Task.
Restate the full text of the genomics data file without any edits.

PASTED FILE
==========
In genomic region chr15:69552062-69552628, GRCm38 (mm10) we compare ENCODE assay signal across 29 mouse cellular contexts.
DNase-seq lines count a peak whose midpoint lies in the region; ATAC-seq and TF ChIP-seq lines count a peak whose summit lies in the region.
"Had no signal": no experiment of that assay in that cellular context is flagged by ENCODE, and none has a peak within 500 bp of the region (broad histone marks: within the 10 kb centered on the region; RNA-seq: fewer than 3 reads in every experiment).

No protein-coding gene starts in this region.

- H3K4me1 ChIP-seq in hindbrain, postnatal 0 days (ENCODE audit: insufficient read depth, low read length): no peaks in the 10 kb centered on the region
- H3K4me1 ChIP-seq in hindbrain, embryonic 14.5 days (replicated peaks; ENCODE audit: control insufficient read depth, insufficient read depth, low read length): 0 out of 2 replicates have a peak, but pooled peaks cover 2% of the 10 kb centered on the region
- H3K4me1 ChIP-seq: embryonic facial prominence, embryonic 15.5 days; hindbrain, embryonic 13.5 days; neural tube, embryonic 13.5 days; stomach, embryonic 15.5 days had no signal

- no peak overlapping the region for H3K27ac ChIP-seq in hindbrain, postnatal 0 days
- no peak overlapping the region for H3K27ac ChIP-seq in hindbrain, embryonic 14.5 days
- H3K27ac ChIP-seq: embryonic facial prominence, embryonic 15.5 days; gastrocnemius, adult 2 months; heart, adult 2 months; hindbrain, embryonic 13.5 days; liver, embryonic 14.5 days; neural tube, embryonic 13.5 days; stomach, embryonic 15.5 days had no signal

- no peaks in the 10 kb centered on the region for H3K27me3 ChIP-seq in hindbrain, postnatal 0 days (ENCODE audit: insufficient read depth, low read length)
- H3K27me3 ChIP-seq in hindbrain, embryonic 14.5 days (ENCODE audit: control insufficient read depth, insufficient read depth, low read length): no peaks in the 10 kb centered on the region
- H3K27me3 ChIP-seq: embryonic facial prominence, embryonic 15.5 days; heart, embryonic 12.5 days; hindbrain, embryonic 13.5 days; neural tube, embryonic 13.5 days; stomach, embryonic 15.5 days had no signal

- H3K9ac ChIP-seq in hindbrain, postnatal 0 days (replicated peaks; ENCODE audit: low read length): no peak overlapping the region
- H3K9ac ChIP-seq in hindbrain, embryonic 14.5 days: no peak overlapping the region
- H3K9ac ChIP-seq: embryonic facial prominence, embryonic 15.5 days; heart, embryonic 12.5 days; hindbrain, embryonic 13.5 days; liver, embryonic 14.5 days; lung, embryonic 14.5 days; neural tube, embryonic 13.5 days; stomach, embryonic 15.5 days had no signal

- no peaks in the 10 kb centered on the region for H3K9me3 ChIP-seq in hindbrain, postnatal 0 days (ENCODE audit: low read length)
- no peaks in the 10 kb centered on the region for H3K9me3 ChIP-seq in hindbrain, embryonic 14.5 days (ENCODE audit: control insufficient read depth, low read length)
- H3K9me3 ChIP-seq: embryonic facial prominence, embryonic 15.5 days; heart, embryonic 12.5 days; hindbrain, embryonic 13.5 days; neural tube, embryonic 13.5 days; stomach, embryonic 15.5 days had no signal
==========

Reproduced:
In genomic region chr15:69552062-69552628, GRCm38 (mm10) we compare ENCODE assay signal across 29 mouse cellular contexts.
DNase-seq lines count a peak whose midpoint lies in the region; ATAC-seq and TF ChIP-seq lines count a peak whose summit lies in the region.
"Had no signal": no experiment of that assay in that cellular context is flagged by ENCODE, and none has a peak within 500 bp of the region (broad histone marks: within the 10 kb centered on the region; RNA-seq: fewer than 3 reads in every experiment).

No protein-coding gene starts in this region.

- H3K4me1 ChIP-seq in hindbrain, postnatal 0 days (ENCODE audit: insufficient read depth, low read length): no peaks in the 10 kb centered on the region
- H3K4me1 ChIP-seq in hindbrain, embryonic 14.5 days (replicated peaks; ENCODE audit: control insufficient read depth, insufficient read depth, low read length): 0 out of 2 replicates have a peak, but pooled peaks cover 2% of the 10 kb centered on the region
- H3K4me1 ChIP-seq: embryonic facial prominence, embryonic 15.5 days; hindbrain, embryonic 13.5 days; neural tube, embryonic 13.5 days; stomach, embryonic 15.5 days had no signal

- no peak overlapping the region for H3K27ac ChIP-seq in hindbrain, postnatal 0 days
- no peak overlapping the region for H3K27ac ChIP-seq in hindbrain, embryonic 14.5 days
- H3K27ac ChIP-seq: embryonic facial prominence, embryonic 15.5 days; gastrocnemius, adult 2 months; heart, adult 2 months; hindbrain, embryonic 13.5 days; liver, embryonic 14.5 days; neural tube, embryonic 13.5 days; stomach, embryonic 15.5 days had no signal

- no peaks in the 10 kb centered on the region for H3K27me3 ChIP-seq in hindbrain, postnatal 0 days (ENCODE audit: insufficient read depth, low read length)
- H3K27me3 ChIP-seq in hindbrain, embryonic 14.5 days (ENCODE audit: control insufficient read depth, insufficient read depth, low read length): no peaks in the 10 kb centered on the region
- H3K27me3 ChIP-seq: embryonic facial prominence, embryonic 15.5 days; heart, embryonic 12.5 days; hindbrain, embryonic 13.5 days; neural tube, embryonic 13.5 days; stomach, embryonic 15.5 days had no signal

- H3K9ac ChIP-seq in hindbrain, postnatal 0 days (replicated peaks; ENCODE audit: low read length): no peak overlapping the region
- H3K9ac ChIP-seq in hindbrain, embryonic 14.5 days: no peak overlapping the region
- H3K9ac ChIP-seq: embryonic facial prominence, embryonic 15.5 days; heart, embryonic 12.5 days; hindbrain, embryonic 13.5 days; liver, embryonic 14.5 days; lung, embryonic 14.5 days; neural tube, embryonic 13.5 days; stomach, embryonic 15.5 days had no signal

- no peaks in the 10 kb centered on the region for H3K9me3 ChIP-seq in hindbrain, postnatal 0 days (ENCODE audit: low read length)
- no peaks in the 10 kb centered on the region for H3K9me3 ChIP-seq in hindbrain, embryonic 14.5 days (ENCODE audit: control insufficient read depth, low read length)
- H3K9me3 ChIP-seq: embryonic facial prominence, embryonic 15.5 days; heart, embryonic 12.5 days; hindbrain, embryonic 13.5 days; neural tube, embryonic 13.5 days; stomach, embryonic 15.5 days had no signal